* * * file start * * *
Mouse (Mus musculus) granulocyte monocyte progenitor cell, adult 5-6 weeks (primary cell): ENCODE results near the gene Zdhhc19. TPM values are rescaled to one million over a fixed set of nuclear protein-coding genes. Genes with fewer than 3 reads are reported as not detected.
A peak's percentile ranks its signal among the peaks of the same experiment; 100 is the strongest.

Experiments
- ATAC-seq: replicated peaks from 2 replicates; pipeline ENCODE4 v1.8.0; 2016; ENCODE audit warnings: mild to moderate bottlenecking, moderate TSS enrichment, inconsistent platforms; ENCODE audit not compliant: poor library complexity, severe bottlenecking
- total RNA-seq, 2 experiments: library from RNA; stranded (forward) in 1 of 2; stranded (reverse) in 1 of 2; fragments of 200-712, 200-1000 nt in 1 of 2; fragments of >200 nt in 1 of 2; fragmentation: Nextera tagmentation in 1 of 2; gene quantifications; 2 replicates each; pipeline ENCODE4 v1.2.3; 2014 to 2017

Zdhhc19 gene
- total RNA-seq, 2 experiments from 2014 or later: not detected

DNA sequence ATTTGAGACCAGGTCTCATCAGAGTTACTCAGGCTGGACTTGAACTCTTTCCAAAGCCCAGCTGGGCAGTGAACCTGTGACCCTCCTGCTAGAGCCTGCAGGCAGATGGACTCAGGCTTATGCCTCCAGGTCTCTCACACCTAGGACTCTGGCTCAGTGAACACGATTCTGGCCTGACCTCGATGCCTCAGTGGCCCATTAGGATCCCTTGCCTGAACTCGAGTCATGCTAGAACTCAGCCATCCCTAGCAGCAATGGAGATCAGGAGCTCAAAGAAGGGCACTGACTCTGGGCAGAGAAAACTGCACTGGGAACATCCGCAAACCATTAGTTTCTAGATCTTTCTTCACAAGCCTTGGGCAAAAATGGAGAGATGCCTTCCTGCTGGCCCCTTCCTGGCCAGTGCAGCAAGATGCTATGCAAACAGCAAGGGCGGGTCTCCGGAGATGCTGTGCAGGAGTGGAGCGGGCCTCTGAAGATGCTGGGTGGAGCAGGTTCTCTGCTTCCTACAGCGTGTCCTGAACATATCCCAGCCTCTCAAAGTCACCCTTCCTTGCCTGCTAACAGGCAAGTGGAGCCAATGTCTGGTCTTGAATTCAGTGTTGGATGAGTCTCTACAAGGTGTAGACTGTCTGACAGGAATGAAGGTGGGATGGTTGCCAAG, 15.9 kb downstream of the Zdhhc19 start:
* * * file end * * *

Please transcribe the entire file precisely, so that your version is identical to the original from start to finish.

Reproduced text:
Mouse (Mus musculus) granulocyte monocyte progenitor cell, adult 5-6 weeks (primary cell): ENCODE results near the gene Zdhhc19. TPM values are rescaled to one million over a fixed set of nuclear protein-coding genes. Genes with fewer than 3 reads are reported as not detected.
A peak's percentile ranks its signal among the peaks of the same experiment; 100 is the strongest.

Experiments
- ATAC-seq: replicated peaks from 2 replicates; pipeline ENCODE4 v1.8.0; 2016; ENCODE audit warnings: mild to moderate bottlenecking, moderate TSS enrichment, inconsistent platforms; ENCODE audit not compliant: poor library complexity, severe bottlenecking
- total RNA-seq, 2 experiments: library from RNA; stranded (forward) in 1 of 2; stranded (reverse) in 1 of 2; fragments of 200-712, 200-1000 nt in 1 of 2; fragments of >200 nt in 1 of 2; fragmentation: Nextera tagmentation in 1 of 2; gene quantifications; 2 replicates each; pipeline ENCODE4 v1.2.3; 2014 to 2017

Zdhhc19 gene
- total RNA-seq, 2 experiments from 2014 or later: not detected

DNA sequence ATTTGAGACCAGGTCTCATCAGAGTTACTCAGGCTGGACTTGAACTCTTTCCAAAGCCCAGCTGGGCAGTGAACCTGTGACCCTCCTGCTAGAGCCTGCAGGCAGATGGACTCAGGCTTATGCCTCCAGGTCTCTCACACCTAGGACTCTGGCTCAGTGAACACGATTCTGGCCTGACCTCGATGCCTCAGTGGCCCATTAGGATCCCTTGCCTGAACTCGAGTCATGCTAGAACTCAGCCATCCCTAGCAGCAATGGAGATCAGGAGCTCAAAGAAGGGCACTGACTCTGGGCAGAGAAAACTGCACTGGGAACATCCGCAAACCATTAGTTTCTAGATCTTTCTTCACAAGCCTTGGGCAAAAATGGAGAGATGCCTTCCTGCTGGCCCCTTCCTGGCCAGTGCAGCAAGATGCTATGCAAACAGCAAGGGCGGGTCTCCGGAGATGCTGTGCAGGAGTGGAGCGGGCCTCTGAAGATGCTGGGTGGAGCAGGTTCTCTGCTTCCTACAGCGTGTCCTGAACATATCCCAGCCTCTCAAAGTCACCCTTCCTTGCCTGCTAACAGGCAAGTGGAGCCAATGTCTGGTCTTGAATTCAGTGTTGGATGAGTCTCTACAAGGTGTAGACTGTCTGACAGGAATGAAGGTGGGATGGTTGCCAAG, 15.9 kb downstream of the Zdhhc19 start: